Freed Posted July 6, 2005 Report Share Posted July 6, 2005 Dhadis have a special place in Sikhi - Dhadis take their name from the little drum or dhad that they play. Guru Hargobind Sahib encouraged and fostered Dhadis - two famous dhadis of the time being Bhai Natha and Bhai Abdullah - who sang in Guru Sahib's Durbar. Dhadis were used to promote 'josh' and 'bir rass' (martial spirit) in the Guru's soldiers. Many of the Dhadi vaars have been passed down through the generations - however whereas once dhadis only sang verses from Gurbani - their repertoire has broadened to include folk tales , romances and songs - and sometimes modern events such as the Wars with China & Pakistan and the events of 1984 and the 90s. There are 2 types of Dhadi - the Sikh Dhadi - who sing heroic martial ballads at Gurdwaras - and Sufi Dhadis - who sing at 'mazzars' of saints and at melas. Dhadis are part and parcel of Gurmat Sangeet tradition - Guru Nanak called himself a Dhadi of God.The many folk forms which sit alongside the classical raags in Guru Granth Sahib show the importance placed by the Guru Sahiban on folk and dhadi style - the style of the common man. Dhadis are still very much a part of Punjabi Culture - though in these DJ obssessed days they are in less demand at private functions - at my parents' wedding in the early 1960s - they had 3 days of entertainment - the highlight of which was the Dhadis - a favourite story in my family is that the kids were told not to stand too close to the Dhadis - as they opened their mouths so wide when they sang - that they might swallow a child whole !. This is a tinted brush drawing , probably by Keher Singh -c.1875. It shows 2 wandering jogis - the inscription in gurmukhi reads 'Allahditta Raula chhutta sarangi wala , Ghulam Ali vada ektare wala; dove bhara; Jogipur wale, Sinpur pas; Bawa Farid de chele, unnu manade' ( Alladitta, the Rawal, junior, carrying the sarangi; Ghulam Ali, the senior, with the ektara; both brothers ; residents of Jogipur, near Sinpur; disciples of Baba Farid; believers in him) * taken from Piety and Splendour , Sikh Heritage in Art - B N Goswamy - National Mus. - 2000 - pg218 Sikh Dhadis - in front of the Akal Takht The Late Mal Singh from village Pabri, Sarangi Master. Des Raj Lachkane - Sufi Dhadi A wonderful portrait of Sharief Idu - 'in full flow' - Sharief Idu is regarded as Punjab's premier Sufi Dhadi - he is a member of the Idu clan - which has produced generations of sufi dhadis. He is from Manimajra , a village near Chandigarh. * Pictures from Folk Music and Musical Instruments of Punjab - Alka Pande - Mapin - 1999 Many of us who live outside Punjab - in Europe and the Americas - regularly visit Punjab and have Akhand Paths, functions, parties weddings etc - we should make an effort to hire and support these local Musicians and keep the fast disappearing traditons alive - I promise you it is a much better experience than spending lakhs of rupees on Jazzy B et al - they put on a mind blowing show - nothing can beat a Dhadi in full flow or the sound of the Sarangi or algozay played on real instruments not sampled or on a keyboard - amazing ! 0 Quote Link to comment Share on other sites More sharing options...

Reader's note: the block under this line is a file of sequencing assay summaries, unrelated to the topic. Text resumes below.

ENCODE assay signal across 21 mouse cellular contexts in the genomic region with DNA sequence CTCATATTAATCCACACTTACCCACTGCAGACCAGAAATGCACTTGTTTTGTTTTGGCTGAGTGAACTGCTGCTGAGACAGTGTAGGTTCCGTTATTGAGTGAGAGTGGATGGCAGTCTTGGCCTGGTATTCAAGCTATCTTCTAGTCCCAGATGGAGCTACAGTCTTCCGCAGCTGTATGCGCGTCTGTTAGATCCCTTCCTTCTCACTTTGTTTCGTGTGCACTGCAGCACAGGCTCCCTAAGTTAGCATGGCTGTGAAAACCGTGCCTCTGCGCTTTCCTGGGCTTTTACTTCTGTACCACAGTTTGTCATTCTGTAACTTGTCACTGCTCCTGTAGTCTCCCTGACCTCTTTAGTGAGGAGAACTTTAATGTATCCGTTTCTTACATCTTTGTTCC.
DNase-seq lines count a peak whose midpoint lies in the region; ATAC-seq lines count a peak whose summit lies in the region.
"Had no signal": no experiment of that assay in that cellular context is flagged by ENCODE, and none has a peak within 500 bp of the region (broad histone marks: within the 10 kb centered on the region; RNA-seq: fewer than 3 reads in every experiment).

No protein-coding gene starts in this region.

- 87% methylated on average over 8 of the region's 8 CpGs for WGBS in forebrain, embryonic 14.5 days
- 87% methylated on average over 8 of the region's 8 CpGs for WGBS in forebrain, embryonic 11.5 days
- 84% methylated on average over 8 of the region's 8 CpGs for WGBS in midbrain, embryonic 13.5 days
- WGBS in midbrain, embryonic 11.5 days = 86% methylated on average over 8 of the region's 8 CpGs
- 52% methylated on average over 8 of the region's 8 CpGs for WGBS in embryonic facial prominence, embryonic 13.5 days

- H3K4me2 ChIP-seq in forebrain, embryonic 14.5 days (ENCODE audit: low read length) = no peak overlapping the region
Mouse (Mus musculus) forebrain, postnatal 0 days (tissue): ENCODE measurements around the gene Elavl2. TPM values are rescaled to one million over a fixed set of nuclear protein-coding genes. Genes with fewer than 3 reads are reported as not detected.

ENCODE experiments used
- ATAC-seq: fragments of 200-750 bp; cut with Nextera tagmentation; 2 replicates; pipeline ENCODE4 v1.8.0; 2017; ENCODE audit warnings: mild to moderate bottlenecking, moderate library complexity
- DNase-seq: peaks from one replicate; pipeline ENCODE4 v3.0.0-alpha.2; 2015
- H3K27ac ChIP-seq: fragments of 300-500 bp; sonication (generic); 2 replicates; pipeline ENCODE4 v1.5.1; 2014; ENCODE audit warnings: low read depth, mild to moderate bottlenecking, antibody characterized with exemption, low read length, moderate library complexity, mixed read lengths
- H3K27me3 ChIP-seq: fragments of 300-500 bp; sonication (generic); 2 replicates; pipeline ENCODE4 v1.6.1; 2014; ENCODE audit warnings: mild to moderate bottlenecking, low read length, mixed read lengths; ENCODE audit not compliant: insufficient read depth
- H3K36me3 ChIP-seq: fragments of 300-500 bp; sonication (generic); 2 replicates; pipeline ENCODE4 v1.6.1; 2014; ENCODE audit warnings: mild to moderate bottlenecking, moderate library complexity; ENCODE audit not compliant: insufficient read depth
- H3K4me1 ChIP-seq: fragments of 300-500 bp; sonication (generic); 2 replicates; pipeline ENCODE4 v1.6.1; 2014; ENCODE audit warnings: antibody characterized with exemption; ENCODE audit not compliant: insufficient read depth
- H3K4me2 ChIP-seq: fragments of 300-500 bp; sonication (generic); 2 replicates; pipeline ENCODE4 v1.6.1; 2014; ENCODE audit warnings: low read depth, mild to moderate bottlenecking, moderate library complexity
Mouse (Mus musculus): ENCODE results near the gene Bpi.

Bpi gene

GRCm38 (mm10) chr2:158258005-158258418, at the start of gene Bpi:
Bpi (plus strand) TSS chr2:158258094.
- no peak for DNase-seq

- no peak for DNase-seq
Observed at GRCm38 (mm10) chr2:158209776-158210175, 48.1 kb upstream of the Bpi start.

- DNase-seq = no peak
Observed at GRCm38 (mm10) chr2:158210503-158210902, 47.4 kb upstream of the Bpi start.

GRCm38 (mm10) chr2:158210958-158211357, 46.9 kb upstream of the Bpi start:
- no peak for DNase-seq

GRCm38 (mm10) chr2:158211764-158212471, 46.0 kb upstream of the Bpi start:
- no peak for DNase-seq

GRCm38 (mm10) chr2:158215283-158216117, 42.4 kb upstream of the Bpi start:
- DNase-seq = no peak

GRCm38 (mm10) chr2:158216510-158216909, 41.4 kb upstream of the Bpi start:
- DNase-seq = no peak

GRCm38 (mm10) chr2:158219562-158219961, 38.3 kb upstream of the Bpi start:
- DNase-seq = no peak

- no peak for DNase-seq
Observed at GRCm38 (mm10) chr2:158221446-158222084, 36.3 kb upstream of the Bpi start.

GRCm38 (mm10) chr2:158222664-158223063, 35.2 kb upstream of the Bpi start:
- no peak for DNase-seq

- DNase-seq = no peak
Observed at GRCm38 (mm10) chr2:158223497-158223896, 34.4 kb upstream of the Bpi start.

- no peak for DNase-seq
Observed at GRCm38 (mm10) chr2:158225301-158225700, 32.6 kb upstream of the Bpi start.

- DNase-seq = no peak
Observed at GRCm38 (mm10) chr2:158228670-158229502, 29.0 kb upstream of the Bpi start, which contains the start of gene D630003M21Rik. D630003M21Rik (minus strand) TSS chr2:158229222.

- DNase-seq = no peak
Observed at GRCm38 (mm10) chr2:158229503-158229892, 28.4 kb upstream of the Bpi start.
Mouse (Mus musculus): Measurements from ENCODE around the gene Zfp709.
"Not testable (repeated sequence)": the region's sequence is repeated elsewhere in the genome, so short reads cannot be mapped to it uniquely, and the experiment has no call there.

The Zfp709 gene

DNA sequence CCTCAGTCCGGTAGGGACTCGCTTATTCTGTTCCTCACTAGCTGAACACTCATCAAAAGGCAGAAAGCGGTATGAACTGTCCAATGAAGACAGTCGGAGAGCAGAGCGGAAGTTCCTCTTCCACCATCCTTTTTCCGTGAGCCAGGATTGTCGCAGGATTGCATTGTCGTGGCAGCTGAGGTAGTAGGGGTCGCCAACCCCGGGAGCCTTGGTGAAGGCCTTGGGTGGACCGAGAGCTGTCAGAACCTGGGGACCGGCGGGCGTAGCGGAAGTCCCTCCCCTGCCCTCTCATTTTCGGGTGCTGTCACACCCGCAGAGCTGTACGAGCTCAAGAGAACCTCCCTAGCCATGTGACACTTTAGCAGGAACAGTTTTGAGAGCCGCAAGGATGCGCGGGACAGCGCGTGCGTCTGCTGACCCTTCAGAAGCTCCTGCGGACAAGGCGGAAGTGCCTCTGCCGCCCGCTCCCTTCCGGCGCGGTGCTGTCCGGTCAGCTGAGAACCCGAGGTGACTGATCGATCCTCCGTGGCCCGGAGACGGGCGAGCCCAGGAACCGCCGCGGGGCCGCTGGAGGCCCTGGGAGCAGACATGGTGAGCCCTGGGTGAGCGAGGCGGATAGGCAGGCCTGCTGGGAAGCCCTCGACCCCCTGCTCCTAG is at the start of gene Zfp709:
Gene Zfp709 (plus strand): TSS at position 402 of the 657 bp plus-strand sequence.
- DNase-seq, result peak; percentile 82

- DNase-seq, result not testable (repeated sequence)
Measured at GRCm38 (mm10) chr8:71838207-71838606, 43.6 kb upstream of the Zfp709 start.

Join the conversation
You are posting as a guest. If you have an account, sign in now to post with your account.
Note: Your post will require moderator approval before it will be visible.